John Hodge and the Dragon Spoons
We wrote about John Hodge and his beautiful love spoons a year ago and thought it was time to catch up with what he has been doing in the various lockdowns we have been enduring. You can find out more about John and his wife, Judith, in previous articles in this magazine. This time we are focusing on some of John’s many dragons, with a bit of legend thrown in. Thank you, John, for sharing your work with us.
A red dragon has been the symbol for Wales for over a thousand years. Associated often with King Arthur and other Celtic leaders, it is suspected that it is of Roman origin. It is usual to consider the red dragon as symbolising Wales and all that Wales stands for. The white dragon stand for the English .
The Mabinogion (ancient tales of Wales) tells in Lludd and Llefelys of the red dragon fighting with the white dragon. The fight was so fierce that it decimated the land and a magical solution was sought.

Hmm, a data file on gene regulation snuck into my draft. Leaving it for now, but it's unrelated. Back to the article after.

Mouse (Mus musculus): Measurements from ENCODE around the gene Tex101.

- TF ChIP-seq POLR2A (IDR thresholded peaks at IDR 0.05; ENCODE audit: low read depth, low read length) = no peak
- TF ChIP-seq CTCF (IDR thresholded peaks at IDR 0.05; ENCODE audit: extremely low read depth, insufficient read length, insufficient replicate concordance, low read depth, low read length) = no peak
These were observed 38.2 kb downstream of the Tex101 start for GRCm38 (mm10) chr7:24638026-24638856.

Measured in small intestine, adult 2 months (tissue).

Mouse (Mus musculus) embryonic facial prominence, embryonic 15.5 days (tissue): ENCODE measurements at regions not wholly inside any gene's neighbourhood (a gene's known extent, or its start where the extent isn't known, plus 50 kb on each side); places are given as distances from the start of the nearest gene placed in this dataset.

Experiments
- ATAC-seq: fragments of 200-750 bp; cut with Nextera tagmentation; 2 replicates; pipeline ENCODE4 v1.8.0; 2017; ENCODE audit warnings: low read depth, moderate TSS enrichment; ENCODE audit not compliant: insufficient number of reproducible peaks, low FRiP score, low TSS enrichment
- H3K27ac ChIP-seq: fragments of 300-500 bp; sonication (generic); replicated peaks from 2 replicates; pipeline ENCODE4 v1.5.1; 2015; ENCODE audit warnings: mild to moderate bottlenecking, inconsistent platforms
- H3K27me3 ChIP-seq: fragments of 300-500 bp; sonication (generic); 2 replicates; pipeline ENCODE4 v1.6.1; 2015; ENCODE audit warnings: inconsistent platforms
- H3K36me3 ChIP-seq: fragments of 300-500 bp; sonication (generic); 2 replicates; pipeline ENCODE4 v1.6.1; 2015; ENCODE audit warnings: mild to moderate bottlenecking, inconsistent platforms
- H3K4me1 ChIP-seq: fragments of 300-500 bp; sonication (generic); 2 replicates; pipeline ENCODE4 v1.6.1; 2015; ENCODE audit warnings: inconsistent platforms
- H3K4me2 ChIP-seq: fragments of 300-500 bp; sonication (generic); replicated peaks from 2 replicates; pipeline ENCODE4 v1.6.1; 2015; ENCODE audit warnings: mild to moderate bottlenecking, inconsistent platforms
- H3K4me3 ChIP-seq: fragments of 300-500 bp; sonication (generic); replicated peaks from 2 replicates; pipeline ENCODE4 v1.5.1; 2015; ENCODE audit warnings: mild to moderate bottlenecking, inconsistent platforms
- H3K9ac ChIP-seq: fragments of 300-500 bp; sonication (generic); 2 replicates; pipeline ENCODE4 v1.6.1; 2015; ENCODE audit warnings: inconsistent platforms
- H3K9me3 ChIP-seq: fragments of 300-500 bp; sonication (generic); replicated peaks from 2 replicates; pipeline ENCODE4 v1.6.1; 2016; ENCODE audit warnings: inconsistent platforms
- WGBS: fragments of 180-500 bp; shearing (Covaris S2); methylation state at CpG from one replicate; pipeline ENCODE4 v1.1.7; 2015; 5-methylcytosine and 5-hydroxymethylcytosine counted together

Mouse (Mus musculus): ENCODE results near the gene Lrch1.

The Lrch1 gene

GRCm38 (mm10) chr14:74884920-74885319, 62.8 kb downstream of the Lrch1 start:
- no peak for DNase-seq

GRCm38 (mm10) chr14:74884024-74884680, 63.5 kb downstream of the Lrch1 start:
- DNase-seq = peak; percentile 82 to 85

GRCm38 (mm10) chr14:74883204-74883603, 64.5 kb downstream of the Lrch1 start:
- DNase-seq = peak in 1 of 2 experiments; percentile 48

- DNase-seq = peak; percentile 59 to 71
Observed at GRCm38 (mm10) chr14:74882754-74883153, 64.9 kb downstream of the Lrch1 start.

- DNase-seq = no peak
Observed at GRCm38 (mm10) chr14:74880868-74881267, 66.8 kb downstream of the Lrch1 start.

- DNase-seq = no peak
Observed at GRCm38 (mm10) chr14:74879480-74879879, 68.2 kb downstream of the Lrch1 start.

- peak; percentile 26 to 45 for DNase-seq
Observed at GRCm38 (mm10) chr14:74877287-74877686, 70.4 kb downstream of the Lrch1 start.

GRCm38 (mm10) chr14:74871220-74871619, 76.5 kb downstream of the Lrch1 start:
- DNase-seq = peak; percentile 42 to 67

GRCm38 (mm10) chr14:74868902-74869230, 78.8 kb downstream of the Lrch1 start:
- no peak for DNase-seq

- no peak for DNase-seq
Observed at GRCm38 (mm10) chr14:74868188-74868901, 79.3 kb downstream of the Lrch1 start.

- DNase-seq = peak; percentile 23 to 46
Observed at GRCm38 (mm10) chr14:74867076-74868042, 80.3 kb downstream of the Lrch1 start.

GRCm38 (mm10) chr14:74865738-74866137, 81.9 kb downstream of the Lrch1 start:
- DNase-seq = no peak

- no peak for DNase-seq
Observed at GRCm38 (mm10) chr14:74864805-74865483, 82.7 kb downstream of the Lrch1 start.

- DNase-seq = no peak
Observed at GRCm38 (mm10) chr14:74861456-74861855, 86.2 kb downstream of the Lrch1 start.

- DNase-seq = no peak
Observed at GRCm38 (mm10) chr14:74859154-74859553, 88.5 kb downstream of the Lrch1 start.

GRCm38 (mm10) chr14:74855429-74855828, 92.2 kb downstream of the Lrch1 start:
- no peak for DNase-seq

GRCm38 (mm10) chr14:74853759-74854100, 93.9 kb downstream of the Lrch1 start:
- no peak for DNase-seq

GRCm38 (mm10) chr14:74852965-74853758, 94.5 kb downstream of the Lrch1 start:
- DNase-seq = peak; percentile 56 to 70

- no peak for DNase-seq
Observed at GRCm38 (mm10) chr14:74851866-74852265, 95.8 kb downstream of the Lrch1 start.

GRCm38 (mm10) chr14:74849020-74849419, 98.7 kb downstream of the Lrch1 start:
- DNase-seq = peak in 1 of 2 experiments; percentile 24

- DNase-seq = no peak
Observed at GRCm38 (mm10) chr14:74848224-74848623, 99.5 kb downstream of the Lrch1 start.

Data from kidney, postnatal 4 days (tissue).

Lludd, the king of the Britons, is told by his brother, Llefelys, to dig a pit and fill it with mead. They then cover the hole with a cloth. When the dragons drink the mead and fall asleep Ludd has them trapped in the cloth and they are buried inside a mountain. Both dragons remain trapped for hundreds of years.
Until King Vortigen tries to build a new castle in the place where the dragons are trapped. His efforts are thwarted as each night, the work that has been done that day on the foundations and walls are destroyed by something unseen.
Vortigern, after speaking with his advisers, sends men to find a boy who has no natural father who he plans to sacrifice. The boy, of course, is Merlin who tells the king about the dragons trapped in the hill. When the hill is excavated , the released dragons fight to the death, with the red dragon being the victor. Merlin reveals that the white dragon symbolises the Saxons and that the red dragon symbolises the people of Vortigern. This is thought to mean the birth of the nation of Wales after overcoming the Saxons.
You will find a series in Pembrokeshire.Online by Nigel Summerley on this and other legends concerning Merlin that are well worth a read.